<category> Climate forcing </category> <category> Climatology </category> <category> Electromagnetic radiation </category> <category> Radiometry </category> <category> Scattering, absorption and radiative transfer (optics) </category>
Here's a sample of the cross-language links: [[als:Albedo]] [[ar:بياض]] [[an:Albedo]] [[ast:Albedu]] [[bn:প্রতিফলন অনুপাত]] [[bg:Албедо]] which should be represented in XML as follows:
<crosslanguage> als </crosslanguage> <crosslanguage> ar </crosslanguage> <crosslanguage> an </crosslanguage> <crosslanguage> ast </crosslanguage> <crosslanguage> bn </crosslanguage> <crosslanguage> bg </crosslanguage>
For example, the XML element for the page about Albedo should have the following format:
<page> <title>Albedo</title> <ns>0</ns> <id>39</id> <revision> <id>519638683</id> <parentid>519635723</parentid> <timestamp>2012-10-24T20:53:50Z</timestamp> <contributor> <username>Jenny2017</username> <id>17023873</id> </contributor> <category> Climate forcing </category> <category> Climatology </category> <category> Electromagnetic radiation </category> <category> Radiometry </category> <category> Scattering, absorption and radiative transfer (optics) </category> <crosslanguage> als </crosslanguage> <crosslanguage> ar </crosslanguage> <crosslanguage> an </crosslanguage> <crosslanguage> ast </crosslanguage> <crosslanguage> bn </crosslanguage> <crosslanguage> bg </crosslanguage> </page>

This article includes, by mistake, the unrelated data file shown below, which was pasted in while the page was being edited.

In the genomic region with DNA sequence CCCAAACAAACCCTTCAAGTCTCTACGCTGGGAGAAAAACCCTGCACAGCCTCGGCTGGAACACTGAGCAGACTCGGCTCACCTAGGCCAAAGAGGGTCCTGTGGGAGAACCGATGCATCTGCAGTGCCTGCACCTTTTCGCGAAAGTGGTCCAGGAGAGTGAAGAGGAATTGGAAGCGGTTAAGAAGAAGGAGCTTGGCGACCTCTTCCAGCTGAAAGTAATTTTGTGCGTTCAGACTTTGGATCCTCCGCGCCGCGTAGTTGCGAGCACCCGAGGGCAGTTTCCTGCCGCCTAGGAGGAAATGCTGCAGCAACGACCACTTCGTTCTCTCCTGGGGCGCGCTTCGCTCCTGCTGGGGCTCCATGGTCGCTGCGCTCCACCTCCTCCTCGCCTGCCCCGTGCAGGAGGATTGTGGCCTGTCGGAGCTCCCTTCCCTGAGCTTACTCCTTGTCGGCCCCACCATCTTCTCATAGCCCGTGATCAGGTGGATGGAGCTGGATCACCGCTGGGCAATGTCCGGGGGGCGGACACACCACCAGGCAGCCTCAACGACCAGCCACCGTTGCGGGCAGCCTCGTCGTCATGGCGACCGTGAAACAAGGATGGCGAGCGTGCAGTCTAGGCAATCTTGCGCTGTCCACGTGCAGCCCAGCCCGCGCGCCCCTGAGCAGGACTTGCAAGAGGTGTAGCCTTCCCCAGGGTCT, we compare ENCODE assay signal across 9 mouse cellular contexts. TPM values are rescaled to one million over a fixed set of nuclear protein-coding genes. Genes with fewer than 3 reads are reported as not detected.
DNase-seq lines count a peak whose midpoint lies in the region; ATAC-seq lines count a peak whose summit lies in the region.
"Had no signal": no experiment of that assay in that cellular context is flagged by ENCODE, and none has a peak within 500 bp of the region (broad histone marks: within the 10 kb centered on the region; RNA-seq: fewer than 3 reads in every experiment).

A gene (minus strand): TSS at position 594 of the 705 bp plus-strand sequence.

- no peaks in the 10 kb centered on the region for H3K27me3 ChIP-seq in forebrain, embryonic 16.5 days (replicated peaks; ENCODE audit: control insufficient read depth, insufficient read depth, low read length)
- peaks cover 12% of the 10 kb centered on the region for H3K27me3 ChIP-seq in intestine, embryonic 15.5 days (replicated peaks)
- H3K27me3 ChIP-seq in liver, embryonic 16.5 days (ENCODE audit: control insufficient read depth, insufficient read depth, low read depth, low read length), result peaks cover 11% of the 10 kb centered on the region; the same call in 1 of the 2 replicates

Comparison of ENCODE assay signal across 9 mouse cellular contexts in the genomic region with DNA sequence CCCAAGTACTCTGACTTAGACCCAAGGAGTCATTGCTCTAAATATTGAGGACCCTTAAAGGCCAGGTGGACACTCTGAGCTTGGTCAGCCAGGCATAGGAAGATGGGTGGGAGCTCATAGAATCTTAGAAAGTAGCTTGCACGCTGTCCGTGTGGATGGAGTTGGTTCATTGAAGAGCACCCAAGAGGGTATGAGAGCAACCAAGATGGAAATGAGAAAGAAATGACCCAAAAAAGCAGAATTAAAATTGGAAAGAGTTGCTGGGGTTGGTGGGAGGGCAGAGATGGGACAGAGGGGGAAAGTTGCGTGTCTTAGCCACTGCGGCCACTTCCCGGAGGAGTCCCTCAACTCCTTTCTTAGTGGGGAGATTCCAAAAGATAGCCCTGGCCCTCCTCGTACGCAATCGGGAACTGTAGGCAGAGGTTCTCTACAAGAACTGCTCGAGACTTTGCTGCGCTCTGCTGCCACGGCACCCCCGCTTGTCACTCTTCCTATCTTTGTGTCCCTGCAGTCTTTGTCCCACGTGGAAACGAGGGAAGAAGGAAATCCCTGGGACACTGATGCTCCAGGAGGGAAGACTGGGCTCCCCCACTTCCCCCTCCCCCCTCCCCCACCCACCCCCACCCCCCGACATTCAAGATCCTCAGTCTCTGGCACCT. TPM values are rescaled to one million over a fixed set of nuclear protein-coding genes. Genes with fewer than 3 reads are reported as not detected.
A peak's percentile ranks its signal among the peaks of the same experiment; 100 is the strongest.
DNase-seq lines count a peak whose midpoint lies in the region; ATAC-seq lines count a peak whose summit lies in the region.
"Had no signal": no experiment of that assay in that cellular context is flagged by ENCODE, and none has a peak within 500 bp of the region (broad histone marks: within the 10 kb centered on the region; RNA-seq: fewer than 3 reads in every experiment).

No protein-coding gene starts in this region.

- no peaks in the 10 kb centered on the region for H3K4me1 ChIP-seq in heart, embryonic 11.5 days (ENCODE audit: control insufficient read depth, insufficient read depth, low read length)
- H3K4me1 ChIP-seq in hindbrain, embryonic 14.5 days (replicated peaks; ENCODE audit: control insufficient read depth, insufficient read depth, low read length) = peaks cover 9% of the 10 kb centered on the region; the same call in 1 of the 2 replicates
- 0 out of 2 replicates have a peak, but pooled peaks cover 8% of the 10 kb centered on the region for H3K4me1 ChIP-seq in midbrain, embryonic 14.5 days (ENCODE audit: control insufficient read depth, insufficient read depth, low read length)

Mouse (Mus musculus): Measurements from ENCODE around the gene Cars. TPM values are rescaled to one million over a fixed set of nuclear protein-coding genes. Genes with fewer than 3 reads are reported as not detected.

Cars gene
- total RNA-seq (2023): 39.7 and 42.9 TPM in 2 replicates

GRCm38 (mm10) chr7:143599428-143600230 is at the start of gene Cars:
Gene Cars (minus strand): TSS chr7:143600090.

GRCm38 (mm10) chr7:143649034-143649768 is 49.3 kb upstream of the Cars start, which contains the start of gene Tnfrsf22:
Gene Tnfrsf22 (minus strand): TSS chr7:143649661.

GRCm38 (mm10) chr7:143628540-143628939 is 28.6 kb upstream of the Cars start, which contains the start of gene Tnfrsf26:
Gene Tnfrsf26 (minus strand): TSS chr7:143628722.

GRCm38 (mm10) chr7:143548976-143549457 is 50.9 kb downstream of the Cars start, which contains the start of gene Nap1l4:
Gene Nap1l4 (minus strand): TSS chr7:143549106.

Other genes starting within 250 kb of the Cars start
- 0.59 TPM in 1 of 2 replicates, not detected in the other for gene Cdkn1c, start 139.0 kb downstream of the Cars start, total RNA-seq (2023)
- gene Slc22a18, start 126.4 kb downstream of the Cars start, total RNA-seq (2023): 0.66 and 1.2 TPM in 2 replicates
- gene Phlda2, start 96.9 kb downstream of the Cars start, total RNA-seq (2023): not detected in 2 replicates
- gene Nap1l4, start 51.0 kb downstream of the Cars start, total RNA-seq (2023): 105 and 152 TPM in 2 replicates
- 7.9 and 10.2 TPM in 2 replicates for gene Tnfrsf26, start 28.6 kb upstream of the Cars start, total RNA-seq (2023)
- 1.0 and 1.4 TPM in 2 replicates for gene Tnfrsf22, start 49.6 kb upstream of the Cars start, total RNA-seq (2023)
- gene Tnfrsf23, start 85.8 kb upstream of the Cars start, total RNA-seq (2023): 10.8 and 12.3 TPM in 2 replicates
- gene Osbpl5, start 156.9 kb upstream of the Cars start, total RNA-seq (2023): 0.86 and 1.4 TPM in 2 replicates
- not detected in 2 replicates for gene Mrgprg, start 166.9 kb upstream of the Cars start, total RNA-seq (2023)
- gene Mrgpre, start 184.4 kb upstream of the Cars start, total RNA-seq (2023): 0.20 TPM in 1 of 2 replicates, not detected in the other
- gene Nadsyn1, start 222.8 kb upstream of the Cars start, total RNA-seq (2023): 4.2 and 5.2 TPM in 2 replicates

- Diǎosī: https://docs.google.com/document/d/1U2SgYDVU4XRBmZrGijdF_AaJ7C7yUr5Gu3H8HOAq9UY/edit (Zhe Zhou firstname.lastname@example.org)
- Project members: Zhe Zhou (email@example.com), Kan Xiao (firstname.lastname@example.org, 0464716)
- Titans: https://docs.google.com/open?id=0B3e0J2n8r2MZaERFQjRtMU5FQUE
- Project members: (email@example.com) Mihir Patel (firstname.lastname@example.org) Sunil Gunisetty (email@example.com)
- Avishkar Nikum: https://docs.google.com/document/d/1h9_Giapd0gsZ2iTZ7W0ZJK1WBI9oBB6PJ2C1xHvlylQ/edit
- Project members: Avishkar Nikum (firstname.lastname@example.org) Akshat Amritkar (email@example.com) Zijian Wang (firstname.lastname@example.org)
- Team Indexers: https://docs.google.com/folder/d/0B5t0jWjSi7neSjVsOENiTW5Oa3M/edit
- Viren Sawant (group without name): https://docs.google.com/document/d/1t3i5dCa37kuCrMXjI1-uSnqlYlKp-NmRqbLf--yHLmA/edit (Aman Luthra; Viren Sawant; Ankit Kapadia)
- Team-kepaassafaidladkahai: did not complete